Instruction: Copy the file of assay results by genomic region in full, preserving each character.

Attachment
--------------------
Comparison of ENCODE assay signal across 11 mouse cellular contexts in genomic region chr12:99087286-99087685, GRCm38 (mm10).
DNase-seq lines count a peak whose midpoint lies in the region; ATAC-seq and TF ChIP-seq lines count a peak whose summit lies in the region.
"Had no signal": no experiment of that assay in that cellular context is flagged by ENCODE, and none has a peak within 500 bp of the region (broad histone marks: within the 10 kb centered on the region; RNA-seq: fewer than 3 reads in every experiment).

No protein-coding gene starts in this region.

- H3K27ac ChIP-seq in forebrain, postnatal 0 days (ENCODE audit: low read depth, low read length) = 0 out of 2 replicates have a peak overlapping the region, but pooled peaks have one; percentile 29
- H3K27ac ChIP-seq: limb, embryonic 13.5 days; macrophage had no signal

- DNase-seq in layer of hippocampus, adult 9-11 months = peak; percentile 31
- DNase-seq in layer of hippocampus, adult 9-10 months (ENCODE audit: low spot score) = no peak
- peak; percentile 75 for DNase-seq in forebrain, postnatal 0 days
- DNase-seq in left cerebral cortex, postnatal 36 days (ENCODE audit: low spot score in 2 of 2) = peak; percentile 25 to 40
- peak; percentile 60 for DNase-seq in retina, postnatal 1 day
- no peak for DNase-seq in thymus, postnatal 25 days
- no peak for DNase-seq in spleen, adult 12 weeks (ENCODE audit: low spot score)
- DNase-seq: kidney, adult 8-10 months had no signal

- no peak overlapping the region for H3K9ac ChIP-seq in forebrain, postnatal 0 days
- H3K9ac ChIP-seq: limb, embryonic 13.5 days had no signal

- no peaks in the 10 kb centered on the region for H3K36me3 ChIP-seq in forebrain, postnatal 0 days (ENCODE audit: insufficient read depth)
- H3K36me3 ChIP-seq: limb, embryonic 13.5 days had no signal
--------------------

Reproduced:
Comparison of ENCODE assay signal across 11 mouse cellular contexts in genomic region chr12:99087286-99087685, GRCm38 (mm10).
DNase-seq lines count a peak whose midpoint lies in the region; ATAC-seq and TF ChIP-seq lines count a peak whose summit lies in the region.
"Had no signal": no experiment of that assay in that cellular context is flagged by ENCODE, and none has a peak within 500 bp of the region (broad histone marks: within the 10 kb centered on the region; RNA-seq: fewer than 3 reads in every experiment).

No protein-coding gene starts in this region.

- H3K27ac ChIP-seq in forebrain, postnatal 0 days (ENCODE audit: low read depth, low read length) = 0 out of 2 replicates have a peak overlapping the region, but pooled peaks have one; percentile 29
- H3K27ac ChIP-seq: limb, embryonic 13.5 days; macrophage had no signal

- DNase-seq in layer of hippocampus, adult 9-11 months = peak; percentile 31
- DNase-seq in layer of hippocampus, adult 9-10 months (ENCODE audit: low spot score) = no peak
- peak; percentile 75 for DNase-seq in forebrain, postnatal 0 days
- DNase-seq in left cerebral cortex, postnatal 36 days (ENCODE audit: low spot score in 2 of 2) = peak; percentile 25 to 40
- peak; percentile 60 for DNase-seq in retina, postnatal 1 day
- no peak for DNase-seq in thymus, postnatal 25 days
- no peak for DNase-seq in spleen, adult 12 weeks (ENCODE audit: low spot score)
- DNase-seq: kidney, adult 8-10 months had no signal

- no peak overlapping the region for H3K9ac ChIP-seq in forebrain, postnatal 0 days
- H3K9ac ChIP-seq: limb, embryonic 13.5 days had no signal

- no peaks in the 10 kb centered on the region for H3K36me3 ChIP-seq in forebrain, postnatal 0 days (ENCODE audit: insufficient read depth)
- H3K36me3 ChIP-seq: limb, embryonic 13.5 days had no signal